Hot glue guns can be a useful tool in the shop. You can use hot glue to build temporary jigs, or to hold a template in place. It can act as a clamp to hold pieces together while another stronger and more permanent glue dries, or if you have high quality glue sticks and a high temperature glue gun, you can even use it as the primary adhesive.
Hot glue guns do take a while to get up to temperature, so you either need to leave them plugged in the whole time you’re in the shop and working, or plan well ahead when you know you’ll need one in advance. It’s also one more cord to drag all over the shop and trip over. One interesting solution that at least partially addresses these problems is the Surebonder 120 Hybrid-120 Hot Glue Gun.
Weighing in at 1.5 lbs without the battery, this glue gun can either be plugged, in via a removable cord, or powered by Ryobi 18V batteries. Surebonder claims you can get approximately 1 hour of runtime with a Ryobi 18V compact Lithium+ battery (P102), or 4 hours with one of Ryobi’s high capacity Lithuim+ battery packs (P108).
The Hybrid-120 uses regular 0.43″ (7/16″) glue sticks and is considered a high temperature glue gun because it heats the glue to 380°F (or 193°C). The stock nozzle is insulated, but this isn’t a toy – you can still really burn yourself if you’re not careful. Surebonder also does sell a variety of specialty nozzles that are compatible with this hot glue gun.
If you already have Ryobi 18V batteries, you can purchase just the glue gun alone for $127 from Home Depot. You can’t actually buy this at a Home Depot retail location though – this is an online-only item. If you’re going to buy it online anyway, you could also try Amazon, who has it for the same price with free Prime shipping.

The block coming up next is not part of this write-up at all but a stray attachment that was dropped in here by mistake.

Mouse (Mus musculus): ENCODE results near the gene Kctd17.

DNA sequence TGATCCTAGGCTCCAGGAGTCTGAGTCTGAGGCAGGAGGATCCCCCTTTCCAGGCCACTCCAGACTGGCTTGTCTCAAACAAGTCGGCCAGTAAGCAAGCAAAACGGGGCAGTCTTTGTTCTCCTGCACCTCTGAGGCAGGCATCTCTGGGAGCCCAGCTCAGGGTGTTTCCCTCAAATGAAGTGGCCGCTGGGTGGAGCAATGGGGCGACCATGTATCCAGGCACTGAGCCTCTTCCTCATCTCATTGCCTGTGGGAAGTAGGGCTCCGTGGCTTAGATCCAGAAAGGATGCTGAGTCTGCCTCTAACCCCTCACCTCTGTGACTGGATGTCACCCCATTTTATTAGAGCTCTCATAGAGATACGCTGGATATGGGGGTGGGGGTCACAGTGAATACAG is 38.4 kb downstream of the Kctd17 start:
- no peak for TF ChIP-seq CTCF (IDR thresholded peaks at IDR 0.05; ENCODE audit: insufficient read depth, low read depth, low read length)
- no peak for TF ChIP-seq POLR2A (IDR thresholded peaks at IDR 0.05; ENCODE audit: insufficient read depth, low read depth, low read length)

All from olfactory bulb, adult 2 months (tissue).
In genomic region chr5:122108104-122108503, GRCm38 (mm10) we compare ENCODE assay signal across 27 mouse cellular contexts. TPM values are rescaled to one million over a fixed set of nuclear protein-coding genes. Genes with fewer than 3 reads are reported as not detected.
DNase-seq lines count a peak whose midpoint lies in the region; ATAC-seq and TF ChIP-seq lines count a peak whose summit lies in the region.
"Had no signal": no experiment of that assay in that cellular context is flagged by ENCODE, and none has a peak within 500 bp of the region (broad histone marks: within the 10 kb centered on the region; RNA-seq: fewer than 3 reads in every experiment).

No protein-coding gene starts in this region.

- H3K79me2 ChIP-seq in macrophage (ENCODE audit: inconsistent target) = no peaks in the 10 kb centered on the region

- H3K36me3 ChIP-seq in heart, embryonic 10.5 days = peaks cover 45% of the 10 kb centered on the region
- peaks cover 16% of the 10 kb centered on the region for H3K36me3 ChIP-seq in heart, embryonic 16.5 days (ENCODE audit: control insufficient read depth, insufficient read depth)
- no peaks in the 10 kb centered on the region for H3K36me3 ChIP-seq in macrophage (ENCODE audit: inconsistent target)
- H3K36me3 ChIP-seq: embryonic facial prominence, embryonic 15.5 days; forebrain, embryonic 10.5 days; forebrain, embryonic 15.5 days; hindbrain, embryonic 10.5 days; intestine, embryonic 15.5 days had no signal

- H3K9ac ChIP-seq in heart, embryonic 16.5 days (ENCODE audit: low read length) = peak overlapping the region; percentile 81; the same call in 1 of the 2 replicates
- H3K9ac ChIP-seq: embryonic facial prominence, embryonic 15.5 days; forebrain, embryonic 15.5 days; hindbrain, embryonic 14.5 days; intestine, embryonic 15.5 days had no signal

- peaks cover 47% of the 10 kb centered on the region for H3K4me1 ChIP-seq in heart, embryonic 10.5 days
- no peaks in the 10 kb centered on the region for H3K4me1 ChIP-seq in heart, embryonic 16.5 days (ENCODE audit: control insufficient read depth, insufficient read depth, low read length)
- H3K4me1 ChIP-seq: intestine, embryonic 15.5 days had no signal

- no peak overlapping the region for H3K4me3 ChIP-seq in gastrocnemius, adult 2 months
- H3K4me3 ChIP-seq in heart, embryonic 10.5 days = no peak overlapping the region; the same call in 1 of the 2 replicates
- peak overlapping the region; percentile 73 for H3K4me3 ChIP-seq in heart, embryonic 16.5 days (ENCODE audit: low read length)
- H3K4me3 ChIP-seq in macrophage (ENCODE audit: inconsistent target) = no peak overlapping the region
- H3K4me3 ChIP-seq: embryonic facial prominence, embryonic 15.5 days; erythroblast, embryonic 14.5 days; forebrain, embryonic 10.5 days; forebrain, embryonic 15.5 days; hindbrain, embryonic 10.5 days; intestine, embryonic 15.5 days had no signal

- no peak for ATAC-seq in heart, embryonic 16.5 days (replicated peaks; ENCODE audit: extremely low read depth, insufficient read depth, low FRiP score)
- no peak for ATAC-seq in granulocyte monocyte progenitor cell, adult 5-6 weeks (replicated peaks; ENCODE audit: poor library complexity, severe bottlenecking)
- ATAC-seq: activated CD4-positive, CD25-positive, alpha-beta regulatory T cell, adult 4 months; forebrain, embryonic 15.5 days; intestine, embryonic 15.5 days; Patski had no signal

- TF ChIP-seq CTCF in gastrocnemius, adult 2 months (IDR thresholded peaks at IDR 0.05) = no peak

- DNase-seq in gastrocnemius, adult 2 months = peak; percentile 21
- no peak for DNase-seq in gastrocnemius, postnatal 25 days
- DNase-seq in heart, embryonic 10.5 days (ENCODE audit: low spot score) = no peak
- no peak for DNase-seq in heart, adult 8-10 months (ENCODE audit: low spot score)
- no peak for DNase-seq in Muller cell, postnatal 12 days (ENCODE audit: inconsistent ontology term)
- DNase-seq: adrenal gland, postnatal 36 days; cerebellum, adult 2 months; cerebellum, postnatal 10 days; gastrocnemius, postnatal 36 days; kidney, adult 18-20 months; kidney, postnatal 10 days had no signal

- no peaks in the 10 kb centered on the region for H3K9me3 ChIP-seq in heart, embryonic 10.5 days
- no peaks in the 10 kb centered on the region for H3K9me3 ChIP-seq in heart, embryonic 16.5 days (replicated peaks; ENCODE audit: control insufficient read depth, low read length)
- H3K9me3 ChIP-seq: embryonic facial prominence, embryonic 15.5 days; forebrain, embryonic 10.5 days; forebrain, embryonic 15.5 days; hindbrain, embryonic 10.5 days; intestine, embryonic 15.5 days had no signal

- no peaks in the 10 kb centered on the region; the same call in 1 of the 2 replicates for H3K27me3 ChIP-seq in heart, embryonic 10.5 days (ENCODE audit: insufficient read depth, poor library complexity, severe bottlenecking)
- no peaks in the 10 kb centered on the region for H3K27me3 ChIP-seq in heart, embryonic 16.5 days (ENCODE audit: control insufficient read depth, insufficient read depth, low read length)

If you want to buy a kit complete with the Ryobi P-128 Ryobi compact battery and charger, you’ll pay $255 at either Home Depot online or Amazon. If you ask me, this price seems a little excessive considering you can buy the same battery and charger for $60 at any Home Depot.
I found this glue gun while I was researching cordless glue guns. I also learned that you really need to be careful when you buy a “cordless” glue gun, as there are some glue guns that are advertised as cordless, but they’re really no more than corded glue guns with a removable cord. (Remember the “cordless” Snap-on worklight? Same thing.)
These “cordless” glue guns rely on the built-up heat in the tip, and only last 2 or 3 minutes. One discontinued Black & Decker model can be used “with no cord” for up to 6 minutes. Using this logic, just about any corded glue gun can be used “cordlessly” for a short time.
I’m also very curious why the Surebonder only lists the P102 and P108, the Ryobi Lithium+ batteries, as compatible. It seems that, with a runtime of 1 hour even when paired with the lower capacity battery, the hot glue gun isn’t drawing too much current. It might be compatible with Ryobi’s older batteries, and even their NiCad batteries might be able to handle this load. I’m not sure what to make of this.
Surebonder seems to have solid reviews, and their products range from entry-level blue guns at under $10, to this cordless model and another high-powered (corded) glue gun that’s priced at $80.
Are there any cordless glue guns that you would recommend? Bosch came out with a cordless glue pen, but it’s not available in North America, and we’ve also seen a Bosch 7.2V pistol-grip model, also not available here.